Military Intelligence Service
Invasion of Okinawa
On April 1, "Operation Iceberg" commences and the U.S. invades Okinawa.
Takejiro lands in Chatan. Somber thoughts of nearby family and friends fill his mind.
In a makeshift office in a haka (tomb), Takejiro's MIS team translates documents for three days with no sleep.
[Supplemental historical text excerpted from the U.S. Army Center of Military History (CMH) and Ted Tsukiyama's "The Battle of Okinawa." (TT)]
"Then we left Leyte to the invasion of Okinawa, the late part of March. I forgot the exact date. Two days out from Leyte, an announcement came over the radio - I mean, ships announcement PA system, that we're heading toward Okinawa."
On 3 October 1944 American forces in the Pacific Ocean Areas received a directive to seize positions in the Ryukyu Islands. Okinawa is the most important island of the Ryukyu Group, the threshold of the four main islands of Japan. The decision to invade the Ryukyus signalized the readiness of the United States to penetrate the inner ring of Japanese defenses. For the enemy, failure on Okinawa meant that he must prepare to resist an early invasion of the homeland or surrender. (CMH)
"So I told my brother, "Eh, Warren, now I can tell you what I was doing." He looked at me, said, "I kind of felt it must be Okinawa." Because then he told me the incident that happened to him at Leyte."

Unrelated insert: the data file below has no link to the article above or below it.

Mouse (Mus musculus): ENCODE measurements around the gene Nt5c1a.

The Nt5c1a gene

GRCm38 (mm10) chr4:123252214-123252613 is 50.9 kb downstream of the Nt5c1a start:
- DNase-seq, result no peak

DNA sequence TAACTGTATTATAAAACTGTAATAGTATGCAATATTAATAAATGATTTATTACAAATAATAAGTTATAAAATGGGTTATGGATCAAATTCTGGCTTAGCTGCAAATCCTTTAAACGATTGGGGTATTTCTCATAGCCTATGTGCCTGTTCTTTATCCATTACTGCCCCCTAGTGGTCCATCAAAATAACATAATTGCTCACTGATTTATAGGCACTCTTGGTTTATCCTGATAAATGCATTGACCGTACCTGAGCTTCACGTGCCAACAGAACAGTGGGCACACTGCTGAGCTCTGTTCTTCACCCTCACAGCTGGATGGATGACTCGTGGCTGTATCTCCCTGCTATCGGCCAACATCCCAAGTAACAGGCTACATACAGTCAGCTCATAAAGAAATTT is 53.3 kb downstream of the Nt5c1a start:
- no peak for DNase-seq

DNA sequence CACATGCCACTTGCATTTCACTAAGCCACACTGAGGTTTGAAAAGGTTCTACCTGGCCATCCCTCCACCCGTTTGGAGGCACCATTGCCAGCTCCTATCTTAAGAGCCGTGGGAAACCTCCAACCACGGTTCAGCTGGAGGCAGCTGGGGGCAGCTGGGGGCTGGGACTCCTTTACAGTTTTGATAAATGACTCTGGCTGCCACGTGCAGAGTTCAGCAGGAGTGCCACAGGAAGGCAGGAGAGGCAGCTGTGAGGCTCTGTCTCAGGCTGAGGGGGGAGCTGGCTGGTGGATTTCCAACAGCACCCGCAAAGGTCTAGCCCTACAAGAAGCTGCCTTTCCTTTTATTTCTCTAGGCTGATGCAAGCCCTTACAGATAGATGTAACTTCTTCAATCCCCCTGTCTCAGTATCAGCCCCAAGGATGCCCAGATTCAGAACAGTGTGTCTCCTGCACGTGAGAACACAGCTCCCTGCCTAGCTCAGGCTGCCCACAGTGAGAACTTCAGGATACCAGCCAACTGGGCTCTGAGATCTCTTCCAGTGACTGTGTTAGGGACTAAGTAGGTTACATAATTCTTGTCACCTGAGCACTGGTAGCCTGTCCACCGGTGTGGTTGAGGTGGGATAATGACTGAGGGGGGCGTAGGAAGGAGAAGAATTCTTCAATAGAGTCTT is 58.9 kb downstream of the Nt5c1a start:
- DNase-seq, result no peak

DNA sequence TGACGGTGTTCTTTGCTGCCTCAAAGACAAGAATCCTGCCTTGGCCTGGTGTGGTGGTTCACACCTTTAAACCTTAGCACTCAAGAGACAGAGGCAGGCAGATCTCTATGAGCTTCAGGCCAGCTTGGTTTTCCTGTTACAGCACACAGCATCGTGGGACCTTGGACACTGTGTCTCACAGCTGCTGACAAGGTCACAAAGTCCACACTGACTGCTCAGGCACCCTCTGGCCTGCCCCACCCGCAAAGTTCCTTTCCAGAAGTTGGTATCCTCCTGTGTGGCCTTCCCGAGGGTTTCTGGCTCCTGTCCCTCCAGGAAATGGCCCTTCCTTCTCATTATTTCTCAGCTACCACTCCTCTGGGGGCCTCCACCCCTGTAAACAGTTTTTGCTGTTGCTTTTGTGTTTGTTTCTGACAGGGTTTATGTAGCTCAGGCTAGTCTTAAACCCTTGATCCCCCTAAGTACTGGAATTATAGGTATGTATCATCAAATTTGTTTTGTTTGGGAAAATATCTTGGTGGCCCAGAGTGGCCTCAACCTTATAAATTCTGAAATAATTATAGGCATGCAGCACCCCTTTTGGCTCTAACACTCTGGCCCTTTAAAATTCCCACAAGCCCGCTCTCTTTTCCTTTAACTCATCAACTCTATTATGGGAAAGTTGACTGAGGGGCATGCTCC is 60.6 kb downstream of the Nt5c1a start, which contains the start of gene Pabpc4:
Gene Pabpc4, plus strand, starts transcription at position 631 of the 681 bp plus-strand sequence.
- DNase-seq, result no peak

Operation ICEBERG, as the plan for the Okinawa campaign was officially called, marked the entrance of the United States upon an advanced stage in the long execution of its strategy in the Pacific. Some 4,000 miles of ocean, and more than three years of war, separated Okinawa from Pearl Harbor. In 1942 and 1943 the Americans had contained the enemy and thrown him back; in 1944 their attack gathered momentum, and a series of fierce island campaigns carried them toward the Japanese inner stronghold in great strides. (CMH)
In the early pre-dawn twilight of April 1, 1945, Sgt. Takejiro Higa of the 314th Language Detachment of the U.S. 96th Infantry Division peered out at the familiar Okinawan coastline from the deck of an invasion ship with a sinking heart. Conflicting emotions churned within him: "I have a duty and responsibility as an American soldier. But why must I invade the home of my ancestors?" He stood on deck facing the approaching island with tears streaming down his cheeks. (TT)
"And the worst part is, I couldn't even say anything to my brother. And I just. . .You know, when people tell you don't talk, it's hard to keep, you know. Don't say anything. It's the hardest thing to do. I found it very difficult to keep my mouth shut. Usually, I'm a real talkative guy. And when I was under strict orders, I couldn't say anything to even my brother about what I'm doing. So I couldn't even give hints. I could easily give hints if I wanted to. Say I saw uncle's picture or uncle's house, like that. But no way. I'm a hardheaded buggah [fellow]. So when they tell me, "Don't say anything," I wouldn't say."